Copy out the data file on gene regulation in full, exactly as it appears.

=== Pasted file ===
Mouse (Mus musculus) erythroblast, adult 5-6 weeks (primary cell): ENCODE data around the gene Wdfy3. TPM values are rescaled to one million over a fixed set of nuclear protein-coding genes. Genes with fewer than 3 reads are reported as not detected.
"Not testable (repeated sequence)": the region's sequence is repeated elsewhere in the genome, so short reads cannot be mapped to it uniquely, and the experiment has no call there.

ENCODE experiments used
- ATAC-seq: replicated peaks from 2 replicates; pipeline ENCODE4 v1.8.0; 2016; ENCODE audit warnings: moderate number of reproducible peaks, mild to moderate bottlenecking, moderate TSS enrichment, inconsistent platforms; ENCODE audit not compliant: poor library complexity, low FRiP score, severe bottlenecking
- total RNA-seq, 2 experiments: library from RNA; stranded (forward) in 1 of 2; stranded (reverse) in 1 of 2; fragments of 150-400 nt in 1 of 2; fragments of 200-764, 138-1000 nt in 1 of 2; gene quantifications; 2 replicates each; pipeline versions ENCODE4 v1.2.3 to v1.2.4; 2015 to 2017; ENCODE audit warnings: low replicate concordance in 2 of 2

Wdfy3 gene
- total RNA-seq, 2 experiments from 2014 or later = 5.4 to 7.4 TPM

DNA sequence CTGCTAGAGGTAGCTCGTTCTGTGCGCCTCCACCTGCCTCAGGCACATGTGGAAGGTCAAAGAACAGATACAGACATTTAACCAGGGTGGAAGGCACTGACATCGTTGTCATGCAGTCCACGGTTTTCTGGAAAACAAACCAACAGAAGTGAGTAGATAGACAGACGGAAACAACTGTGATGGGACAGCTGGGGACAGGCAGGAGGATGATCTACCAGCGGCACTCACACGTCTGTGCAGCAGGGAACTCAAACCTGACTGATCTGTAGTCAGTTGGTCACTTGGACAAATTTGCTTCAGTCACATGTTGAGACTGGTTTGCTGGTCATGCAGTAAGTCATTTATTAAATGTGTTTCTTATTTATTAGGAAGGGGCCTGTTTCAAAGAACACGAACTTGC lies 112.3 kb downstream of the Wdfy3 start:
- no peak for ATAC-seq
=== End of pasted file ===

Mouse (Mus musculus) erythroblast, adult 5-6 weeks (primary cell): ENCODE data around the gene Wdfy3. TPM values are rescaled to one million over a fixed set of nuclear protein-coding genes. Genes with fewer than 3 reads are reported as not detected.
"Not testable (repeated sequence)": the region's sequence is repeated elsewhere in the genome, so short reads cannot be mapped to it uniquely, and the experiment has no call there.

ENCODE experiments used
- ATAC-seq: replicated peaks from 2 replicates; pipeline ENCODE4 v1.8.0; 2016; ENCODE audit warnings: moderate number of reproducible peaks, mild to moderate bottlenecking, moderate TSS enrichment, inconsistent platforms; ENCODE audit not compliant: poor library complexity, low FRiP score, severe bottlenecking
- total RNA-seq, 2 experiments: library from RNA; stranded (forward) in 1 of 2; stranded (reverse) in 1 of 2; fragments of 150-400 nt in 1 of 2; fragments of 200-764, 138-1000 nt in 1 of 2; gene quantifications; 2 replicates each; pipeline versions ENCODE4 v1.2.3 to v1.2.4; 2015 to 2017; ENCODE audit warnings: low replicate concordance in 2 of 2

Wdfy3 gene
- total RNA-seq, 2 experiments from 2014 or later = 5.4 to 7.4 TPM

DNA sequence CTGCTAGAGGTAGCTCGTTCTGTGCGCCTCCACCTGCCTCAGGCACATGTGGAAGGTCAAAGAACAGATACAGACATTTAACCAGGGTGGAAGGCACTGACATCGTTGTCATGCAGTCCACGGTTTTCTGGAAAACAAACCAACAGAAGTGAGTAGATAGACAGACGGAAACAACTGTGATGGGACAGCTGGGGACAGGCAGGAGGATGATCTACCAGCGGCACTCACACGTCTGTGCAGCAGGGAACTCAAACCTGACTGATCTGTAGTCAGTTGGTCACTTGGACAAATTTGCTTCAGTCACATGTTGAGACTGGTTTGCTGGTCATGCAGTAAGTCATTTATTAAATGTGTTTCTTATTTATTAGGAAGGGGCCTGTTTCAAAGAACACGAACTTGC lies 112.3 kb downstream of the Wdfy3 start:
- no peak for ATAC-seq